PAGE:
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Veto Players, Nuclear Energy, and Nonproliferation: Domestic Institutional Barriers to a Japanese Bomb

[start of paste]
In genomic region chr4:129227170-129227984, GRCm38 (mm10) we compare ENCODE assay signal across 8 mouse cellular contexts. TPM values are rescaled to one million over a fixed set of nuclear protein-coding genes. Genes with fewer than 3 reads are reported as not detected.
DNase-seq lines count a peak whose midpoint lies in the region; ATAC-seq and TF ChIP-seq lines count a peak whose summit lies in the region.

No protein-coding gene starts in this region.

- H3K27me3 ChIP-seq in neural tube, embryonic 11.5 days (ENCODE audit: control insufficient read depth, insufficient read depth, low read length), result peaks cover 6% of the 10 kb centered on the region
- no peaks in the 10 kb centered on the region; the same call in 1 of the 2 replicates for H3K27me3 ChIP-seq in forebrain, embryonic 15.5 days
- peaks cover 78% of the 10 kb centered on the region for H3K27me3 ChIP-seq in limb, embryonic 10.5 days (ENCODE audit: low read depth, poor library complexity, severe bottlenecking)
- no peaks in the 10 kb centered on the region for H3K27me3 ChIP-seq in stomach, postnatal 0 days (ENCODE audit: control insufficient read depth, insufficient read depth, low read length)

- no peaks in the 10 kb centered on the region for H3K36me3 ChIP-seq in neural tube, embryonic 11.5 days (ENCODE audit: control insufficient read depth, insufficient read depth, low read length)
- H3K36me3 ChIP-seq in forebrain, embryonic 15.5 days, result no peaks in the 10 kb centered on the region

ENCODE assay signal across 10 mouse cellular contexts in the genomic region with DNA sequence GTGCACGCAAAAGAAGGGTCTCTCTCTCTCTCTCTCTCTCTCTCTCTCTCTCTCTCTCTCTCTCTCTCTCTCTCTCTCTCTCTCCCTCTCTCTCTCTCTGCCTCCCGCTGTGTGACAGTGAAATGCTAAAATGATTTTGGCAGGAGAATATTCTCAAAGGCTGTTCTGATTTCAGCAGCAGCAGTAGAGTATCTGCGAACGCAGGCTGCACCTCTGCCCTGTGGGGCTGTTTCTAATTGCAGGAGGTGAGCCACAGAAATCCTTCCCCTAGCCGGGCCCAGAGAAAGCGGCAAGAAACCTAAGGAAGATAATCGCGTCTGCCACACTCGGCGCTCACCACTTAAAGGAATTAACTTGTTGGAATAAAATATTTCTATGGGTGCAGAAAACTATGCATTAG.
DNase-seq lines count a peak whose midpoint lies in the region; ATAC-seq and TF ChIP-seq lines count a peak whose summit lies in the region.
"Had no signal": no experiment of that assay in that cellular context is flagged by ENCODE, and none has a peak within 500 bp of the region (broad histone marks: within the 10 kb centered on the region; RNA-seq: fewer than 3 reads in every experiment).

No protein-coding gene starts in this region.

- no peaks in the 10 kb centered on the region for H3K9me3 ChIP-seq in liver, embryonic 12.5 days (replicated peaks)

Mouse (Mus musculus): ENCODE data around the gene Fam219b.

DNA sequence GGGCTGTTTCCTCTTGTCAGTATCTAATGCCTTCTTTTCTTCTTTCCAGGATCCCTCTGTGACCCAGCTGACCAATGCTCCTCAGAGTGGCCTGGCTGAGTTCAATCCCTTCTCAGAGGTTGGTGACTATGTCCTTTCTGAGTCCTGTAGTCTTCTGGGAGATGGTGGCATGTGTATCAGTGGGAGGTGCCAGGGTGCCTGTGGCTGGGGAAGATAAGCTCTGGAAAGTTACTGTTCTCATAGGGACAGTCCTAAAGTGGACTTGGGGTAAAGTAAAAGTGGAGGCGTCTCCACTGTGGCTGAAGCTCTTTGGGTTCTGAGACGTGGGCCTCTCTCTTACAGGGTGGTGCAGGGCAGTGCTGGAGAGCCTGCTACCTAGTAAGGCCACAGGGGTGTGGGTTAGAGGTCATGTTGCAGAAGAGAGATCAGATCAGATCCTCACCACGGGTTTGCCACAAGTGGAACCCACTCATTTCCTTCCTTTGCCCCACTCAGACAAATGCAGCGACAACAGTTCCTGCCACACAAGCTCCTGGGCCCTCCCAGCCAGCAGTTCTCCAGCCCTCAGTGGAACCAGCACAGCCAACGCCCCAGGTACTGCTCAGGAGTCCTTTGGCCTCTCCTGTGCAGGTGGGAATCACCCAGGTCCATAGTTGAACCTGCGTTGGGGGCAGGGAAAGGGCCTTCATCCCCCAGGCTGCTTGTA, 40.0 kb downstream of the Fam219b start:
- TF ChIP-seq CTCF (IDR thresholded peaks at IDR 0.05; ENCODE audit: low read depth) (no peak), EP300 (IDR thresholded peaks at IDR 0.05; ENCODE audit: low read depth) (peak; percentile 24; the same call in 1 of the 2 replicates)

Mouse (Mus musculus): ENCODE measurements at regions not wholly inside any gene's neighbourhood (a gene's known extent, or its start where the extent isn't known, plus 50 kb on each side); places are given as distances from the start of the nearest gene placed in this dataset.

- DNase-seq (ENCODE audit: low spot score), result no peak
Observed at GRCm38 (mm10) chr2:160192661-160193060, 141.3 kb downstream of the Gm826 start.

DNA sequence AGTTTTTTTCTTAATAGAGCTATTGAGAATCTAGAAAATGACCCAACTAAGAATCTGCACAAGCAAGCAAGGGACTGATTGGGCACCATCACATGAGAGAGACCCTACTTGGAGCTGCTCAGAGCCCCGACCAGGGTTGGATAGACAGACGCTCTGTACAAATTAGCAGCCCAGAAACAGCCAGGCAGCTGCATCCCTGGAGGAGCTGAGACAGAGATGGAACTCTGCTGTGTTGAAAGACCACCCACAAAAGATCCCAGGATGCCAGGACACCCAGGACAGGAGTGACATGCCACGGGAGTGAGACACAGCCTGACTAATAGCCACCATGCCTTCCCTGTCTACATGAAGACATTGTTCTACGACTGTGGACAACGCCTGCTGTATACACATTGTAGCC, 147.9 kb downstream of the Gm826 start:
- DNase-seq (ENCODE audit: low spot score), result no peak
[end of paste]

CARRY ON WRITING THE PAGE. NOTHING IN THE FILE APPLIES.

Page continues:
Early research on nuclear proliferation typically asserted that states' decisions to acquire nuclear weapons were a simple function of their international security needs, assuming adequate technical capacity to act on those needs. Starting in the mid-1980s, however, scholars started to notice that the causes of states' nuclear weapons choices were not so straightforward. 1 Today, the overwhelming majority of scholarly work on nuclear proliferation argues that states do not directly respond todoi:10.1162/isec_a_00059 fatcat:wdmiuxphnbdbnk27ennhd4mqzm